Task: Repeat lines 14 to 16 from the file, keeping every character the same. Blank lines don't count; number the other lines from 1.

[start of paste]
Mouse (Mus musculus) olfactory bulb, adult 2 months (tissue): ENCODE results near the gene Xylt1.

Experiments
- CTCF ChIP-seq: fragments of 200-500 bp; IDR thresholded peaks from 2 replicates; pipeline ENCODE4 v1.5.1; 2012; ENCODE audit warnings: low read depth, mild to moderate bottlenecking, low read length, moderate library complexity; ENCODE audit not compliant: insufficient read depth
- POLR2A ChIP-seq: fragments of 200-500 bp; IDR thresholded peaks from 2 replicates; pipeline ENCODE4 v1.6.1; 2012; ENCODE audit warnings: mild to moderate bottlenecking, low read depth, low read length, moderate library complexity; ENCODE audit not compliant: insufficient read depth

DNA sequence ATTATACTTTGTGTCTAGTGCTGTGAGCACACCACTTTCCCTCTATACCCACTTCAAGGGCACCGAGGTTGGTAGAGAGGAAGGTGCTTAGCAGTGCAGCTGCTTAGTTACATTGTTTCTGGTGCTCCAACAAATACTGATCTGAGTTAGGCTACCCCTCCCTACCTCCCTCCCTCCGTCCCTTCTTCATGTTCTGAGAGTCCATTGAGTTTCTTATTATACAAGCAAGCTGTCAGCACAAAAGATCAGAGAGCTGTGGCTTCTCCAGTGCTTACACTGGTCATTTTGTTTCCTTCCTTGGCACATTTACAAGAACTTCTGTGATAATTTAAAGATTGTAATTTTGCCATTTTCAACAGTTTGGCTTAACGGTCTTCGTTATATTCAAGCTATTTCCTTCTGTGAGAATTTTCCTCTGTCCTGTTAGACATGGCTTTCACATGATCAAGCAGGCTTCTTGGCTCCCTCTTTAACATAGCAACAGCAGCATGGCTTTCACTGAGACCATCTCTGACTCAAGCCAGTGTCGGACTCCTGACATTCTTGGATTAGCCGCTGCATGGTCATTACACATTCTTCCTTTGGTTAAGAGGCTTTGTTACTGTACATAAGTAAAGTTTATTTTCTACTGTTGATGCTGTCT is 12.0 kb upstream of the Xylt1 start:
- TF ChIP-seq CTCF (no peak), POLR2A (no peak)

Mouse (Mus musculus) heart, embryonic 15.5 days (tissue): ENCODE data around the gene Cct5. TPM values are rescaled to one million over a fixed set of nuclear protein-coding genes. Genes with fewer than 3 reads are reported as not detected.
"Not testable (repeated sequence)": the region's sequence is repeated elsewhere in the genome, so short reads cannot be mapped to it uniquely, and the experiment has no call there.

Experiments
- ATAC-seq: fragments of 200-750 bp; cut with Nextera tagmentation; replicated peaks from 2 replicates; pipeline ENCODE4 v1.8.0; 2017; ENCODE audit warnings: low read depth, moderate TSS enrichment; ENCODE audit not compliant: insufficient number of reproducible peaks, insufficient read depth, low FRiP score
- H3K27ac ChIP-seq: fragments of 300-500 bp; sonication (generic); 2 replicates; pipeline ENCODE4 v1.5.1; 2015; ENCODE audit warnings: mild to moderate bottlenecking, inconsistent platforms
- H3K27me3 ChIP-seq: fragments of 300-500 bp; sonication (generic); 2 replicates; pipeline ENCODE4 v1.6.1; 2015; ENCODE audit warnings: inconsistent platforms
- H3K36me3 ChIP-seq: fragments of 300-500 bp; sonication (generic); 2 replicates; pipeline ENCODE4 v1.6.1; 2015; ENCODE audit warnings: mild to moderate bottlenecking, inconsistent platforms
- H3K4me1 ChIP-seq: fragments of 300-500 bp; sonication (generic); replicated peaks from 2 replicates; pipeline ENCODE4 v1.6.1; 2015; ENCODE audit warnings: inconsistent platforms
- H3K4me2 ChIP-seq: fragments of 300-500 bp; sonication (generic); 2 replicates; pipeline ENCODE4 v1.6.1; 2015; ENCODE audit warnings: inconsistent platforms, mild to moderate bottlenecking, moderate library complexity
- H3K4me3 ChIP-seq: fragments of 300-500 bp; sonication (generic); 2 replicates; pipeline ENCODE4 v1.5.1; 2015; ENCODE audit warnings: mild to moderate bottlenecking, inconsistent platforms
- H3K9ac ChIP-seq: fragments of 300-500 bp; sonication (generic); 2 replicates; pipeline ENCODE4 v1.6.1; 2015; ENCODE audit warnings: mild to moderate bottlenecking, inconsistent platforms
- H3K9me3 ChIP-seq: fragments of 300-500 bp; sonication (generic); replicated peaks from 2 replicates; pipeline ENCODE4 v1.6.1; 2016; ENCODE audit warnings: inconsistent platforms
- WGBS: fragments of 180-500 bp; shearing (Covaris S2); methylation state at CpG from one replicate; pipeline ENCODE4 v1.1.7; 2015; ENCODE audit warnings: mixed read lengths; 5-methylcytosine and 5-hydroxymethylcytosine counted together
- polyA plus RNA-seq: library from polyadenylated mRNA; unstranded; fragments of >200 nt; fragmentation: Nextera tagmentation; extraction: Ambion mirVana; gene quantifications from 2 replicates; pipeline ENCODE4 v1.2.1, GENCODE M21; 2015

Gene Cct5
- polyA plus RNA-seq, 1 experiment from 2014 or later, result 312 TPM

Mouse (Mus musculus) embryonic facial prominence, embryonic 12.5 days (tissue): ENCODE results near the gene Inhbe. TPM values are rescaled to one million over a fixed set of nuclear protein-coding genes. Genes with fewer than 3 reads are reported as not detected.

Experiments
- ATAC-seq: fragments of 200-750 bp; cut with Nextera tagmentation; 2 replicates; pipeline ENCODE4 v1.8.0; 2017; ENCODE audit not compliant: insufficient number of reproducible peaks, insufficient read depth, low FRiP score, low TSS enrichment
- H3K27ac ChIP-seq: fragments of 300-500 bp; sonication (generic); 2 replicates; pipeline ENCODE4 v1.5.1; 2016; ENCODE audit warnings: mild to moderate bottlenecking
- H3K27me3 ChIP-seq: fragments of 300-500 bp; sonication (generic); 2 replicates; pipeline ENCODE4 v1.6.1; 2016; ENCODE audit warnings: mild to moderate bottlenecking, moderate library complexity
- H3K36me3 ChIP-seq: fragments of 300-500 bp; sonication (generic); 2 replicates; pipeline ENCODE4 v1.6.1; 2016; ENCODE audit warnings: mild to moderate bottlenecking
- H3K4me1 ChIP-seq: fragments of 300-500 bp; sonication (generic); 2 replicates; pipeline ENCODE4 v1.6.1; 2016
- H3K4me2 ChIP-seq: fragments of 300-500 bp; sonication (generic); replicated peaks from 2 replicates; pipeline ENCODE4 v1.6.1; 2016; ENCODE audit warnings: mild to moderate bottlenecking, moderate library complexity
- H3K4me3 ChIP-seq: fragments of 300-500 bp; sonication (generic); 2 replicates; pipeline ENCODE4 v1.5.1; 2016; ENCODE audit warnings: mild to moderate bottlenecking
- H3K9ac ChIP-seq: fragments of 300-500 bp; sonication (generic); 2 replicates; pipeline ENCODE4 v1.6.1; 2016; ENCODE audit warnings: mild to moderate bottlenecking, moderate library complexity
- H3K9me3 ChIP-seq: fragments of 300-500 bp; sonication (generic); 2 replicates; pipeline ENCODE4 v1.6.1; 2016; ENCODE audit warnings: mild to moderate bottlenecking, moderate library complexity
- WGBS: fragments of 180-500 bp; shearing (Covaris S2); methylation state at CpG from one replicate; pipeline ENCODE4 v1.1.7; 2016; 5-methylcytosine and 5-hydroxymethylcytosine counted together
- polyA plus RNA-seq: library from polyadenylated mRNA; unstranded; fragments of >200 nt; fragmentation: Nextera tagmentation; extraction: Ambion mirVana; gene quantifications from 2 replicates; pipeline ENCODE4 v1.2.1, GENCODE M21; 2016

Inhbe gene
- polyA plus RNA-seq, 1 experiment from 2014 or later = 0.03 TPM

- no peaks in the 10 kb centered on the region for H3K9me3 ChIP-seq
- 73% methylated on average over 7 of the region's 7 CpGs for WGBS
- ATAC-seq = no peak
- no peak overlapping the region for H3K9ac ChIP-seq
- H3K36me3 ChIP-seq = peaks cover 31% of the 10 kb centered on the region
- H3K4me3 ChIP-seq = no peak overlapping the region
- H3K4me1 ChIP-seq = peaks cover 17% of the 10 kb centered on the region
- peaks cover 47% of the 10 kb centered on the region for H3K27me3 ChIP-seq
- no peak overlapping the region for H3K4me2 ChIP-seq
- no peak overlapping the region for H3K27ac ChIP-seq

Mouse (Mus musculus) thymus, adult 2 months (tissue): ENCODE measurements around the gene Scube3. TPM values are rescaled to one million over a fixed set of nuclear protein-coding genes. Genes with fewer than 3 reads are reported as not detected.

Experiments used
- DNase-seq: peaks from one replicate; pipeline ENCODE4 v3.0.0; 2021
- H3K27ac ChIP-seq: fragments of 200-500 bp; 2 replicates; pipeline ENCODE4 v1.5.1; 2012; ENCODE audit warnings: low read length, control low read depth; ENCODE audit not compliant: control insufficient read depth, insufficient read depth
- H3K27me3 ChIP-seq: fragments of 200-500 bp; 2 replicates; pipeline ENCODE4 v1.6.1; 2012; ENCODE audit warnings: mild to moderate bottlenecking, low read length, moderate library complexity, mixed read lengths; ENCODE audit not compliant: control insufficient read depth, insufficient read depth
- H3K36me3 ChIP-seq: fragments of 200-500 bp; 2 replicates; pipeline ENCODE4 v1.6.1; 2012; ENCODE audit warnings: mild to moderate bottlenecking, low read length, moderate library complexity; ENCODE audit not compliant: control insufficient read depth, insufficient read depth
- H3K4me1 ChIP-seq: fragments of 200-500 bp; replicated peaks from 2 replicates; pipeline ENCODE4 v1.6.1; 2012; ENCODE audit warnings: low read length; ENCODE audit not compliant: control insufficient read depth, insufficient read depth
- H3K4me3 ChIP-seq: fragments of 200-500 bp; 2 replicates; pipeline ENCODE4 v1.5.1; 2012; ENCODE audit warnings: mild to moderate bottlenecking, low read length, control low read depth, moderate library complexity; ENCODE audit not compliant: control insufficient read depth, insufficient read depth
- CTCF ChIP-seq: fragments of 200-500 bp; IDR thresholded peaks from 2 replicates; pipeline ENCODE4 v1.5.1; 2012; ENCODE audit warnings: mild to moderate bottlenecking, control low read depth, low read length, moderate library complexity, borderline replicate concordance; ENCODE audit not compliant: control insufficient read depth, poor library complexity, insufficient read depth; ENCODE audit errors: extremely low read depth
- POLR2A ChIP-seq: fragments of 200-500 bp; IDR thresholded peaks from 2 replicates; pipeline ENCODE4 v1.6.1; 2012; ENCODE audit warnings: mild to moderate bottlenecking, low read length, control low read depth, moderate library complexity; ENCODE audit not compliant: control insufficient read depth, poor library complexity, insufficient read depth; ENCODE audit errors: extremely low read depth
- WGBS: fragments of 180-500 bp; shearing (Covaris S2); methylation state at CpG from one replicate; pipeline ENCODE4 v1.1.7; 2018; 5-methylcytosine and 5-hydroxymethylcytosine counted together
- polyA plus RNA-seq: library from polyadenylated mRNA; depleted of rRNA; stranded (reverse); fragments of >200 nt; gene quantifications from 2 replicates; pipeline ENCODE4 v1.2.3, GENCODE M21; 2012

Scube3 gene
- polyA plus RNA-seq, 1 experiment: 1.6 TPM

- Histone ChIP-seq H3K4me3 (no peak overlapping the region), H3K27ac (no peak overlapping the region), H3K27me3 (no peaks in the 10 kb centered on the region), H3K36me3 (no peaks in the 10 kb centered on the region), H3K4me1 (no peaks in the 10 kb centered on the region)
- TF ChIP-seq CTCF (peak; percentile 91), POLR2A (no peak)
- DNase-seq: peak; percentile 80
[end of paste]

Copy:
- H3K4me1 ChIP-seq: fragments of 300-500 bp; sonication (generic); replicated peaks from 2 replicates; pipeline ENCODE4 v1.6.1; 2015; ENCODE audit warnings: inconsistent platforms
- H3K4me2 ChIP-seq: fragments of 300-500 bp; sonication (generic); 2 replicates; pipeline ENCODE4 v1.6.1; 2015; ENCODE audit warnings: inconsistent platforms, mild to moderate bottlenecking, moderate library complexity
- H3K4me3 ChIP-seq: fragments of 300-500 bp; sonication (generic); 2 replicates; pipeline ENCODE4 v1.5.1; 2015; ENCODE audit warnings: mild to moderate bottlenecking, inconsistent platforms